No, I didn't spell parole incorrectly... the rather uncommonly used word parol is used in the same sense as one would use the word oral or verbal. This rule, effective in United States courts, states that you may not give parol evidence in court to vary or contradict the otherwise unambiguous terms of a written contract. You may, however, explain or clarify something ambiguously written, or note that there was a verbal agreement in addition to the written contract.

Say, for example, that you sign a contract with your dealer, to the effect that you agree to pay him $10 for a dimebag next Tuesday. As you're looking over the document, you happen to ask him whether there will be any seeds or stems in the sack, and he promises you that he'll go through and take them out. If it turns out that the sack he presents you with when Tuesday rolls around is chock full of seeds, you can take him to court*, and testify that there was a verbal agreement in addition to the written one, whereby he promised to de-seed the weed. Of course, you would want to back up your case by calling any witnesses who might have been present at the time, or referring to past instances where he has promised and delivered seedless products.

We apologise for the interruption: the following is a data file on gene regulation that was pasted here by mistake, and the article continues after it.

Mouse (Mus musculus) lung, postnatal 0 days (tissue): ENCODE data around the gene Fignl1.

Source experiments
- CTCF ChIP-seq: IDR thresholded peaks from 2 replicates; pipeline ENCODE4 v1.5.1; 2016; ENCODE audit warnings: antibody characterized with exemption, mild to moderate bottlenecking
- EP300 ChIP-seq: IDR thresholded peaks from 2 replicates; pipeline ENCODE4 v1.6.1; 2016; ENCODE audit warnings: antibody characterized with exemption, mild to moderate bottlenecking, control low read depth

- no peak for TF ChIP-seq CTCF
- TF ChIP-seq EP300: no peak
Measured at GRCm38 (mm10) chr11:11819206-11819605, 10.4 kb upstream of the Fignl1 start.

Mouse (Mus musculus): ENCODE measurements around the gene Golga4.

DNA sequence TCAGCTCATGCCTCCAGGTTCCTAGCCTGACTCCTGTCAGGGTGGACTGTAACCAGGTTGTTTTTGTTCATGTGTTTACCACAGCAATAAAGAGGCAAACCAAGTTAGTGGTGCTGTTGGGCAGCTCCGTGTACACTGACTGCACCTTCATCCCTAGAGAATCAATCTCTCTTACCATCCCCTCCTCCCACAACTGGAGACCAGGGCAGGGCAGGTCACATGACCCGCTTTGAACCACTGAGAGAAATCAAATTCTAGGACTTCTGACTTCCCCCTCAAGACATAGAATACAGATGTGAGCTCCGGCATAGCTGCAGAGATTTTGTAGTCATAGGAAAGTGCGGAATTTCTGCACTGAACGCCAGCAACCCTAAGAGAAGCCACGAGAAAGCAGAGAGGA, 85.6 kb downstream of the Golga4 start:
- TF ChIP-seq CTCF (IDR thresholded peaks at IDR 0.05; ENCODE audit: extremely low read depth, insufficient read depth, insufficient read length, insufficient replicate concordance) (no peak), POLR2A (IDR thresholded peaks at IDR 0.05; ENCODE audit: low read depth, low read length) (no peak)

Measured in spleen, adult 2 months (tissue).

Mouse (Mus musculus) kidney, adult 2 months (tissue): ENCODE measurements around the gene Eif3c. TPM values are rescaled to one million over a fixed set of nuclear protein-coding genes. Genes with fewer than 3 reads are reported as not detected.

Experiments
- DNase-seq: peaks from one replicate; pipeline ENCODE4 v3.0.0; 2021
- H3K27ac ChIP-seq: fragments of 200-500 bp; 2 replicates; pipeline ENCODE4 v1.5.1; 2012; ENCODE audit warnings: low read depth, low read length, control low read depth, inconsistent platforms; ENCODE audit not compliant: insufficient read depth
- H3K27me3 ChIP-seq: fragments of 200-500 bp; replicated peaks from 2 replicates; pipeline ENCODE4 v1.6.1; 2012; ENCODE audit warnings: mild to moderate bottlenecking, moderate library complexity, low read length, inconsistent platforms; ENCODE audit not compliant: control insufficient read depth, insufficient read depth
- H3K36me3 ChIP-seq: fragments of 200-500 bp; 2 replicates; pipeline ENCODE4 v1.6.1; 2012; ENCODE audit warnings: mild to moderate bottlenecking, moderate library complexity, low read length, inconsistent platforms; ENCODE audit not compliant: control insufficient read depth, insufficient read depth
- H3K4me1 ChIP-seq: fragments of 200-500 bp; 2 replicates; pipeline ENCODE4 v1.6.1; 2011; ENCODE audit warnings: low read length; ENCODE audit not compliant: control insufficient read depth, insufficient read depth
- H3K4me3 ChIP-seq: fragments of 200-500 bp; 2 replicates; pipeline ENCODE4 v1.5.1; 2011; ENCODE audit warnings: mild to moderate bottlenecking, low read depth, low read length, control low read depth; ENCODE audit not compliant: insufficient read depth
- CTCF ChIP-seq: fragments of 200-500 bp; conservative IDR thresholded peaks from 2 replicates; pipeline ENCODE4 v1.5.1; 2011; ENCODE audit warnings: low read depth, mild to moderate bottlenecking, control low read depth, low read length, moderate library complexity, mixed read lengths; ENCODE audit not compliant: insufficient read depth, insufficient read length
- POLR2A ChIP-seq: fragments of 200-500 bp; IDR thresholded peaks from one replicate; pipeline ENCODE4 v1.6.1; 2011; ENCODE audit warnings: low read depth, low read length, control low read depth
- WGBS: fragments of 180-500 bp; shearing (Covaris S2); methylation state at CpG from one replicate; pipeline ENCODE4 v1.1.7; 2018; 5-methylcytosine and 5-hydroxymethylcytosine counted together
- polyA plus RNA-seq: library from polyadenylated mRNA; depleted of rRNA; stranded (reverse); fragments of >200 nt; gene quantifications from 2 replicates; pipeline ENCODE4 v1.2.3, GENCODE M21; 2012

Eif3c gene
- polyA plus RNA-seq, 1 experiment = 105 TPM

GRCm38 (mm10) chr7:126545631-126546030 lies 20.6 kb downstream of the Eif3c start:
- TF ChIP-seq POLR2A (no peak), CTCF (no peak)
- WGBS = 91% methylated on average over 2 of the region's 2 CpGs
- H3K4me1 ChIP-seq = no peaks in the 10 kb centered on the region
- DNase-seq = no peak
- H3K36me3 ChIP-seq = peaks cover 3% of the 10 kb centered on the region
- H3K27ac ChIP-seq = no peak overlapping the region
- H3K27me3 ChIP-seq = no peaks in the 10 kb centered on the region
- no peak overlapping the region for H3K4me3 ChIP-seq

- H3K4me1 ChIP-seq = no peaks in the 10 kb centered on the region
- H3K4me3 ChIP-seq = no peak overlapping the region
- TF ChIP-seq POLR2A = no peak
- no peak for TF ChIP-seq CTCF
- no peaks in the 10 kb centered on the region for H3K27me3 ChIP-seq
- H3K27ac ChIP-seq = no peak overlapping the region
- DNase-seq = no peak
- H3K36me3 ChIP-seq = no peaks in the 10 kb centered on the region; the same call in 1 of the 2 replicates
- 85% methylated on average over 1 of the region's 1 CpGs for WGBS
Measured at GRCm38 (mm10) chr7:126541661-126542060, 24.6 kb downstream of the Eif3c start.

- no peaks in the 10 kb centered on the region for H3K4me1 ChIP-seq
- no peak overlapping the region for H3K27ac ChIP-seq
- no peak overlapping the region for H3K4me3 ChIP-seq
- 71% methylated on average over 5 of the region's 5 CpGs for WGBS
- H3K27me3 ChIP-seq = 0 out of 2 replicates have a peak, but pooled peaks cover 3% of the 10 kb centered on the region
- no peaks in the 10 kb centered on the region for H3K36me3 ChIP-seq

But say that there is a small line of text at the bottom of the written agreement, which stated that "Removal of seeds and stems is not guaranteed." You ask him about this line before you sign the document, being the careful emptor that you are, and he replies that there's no reason why he wouldn't remove them... it is part of his stash, after all. If he gives you a seedful sack, and you try to take him to court, you will not be allowed to say that such a verbal agreement took place, because that would contradict a very straight-forward statement which you agreed to in the written contract.

The moral? If someone tells you to sign a written contract whose terms are in conflict with a verbal agreement you've established, DON'T SIGN THE CONTRACT. This gives the other party a perfect opportunity to fuck you over and remain legally immune.

Many written contracts have a merger clause, stating that there are no agreements between the two parties outside the terms presented therein. These are useful for avoiding sticky situations like the one presented above, but you should take note if there is such a clause in a contract you're about to sign, and make sure that anything you want out of the deal is stated explicitly on paper. Remember, from a legal point of view, all contracts are negotiable... if handwritten changes are made on a typed contract, and there's a discrepency between the two, the terms that are written by hand are the ones that apply (unless you can prove that someone altered the contract after it was signed... that's against the law).

* this is probably a bad idea, though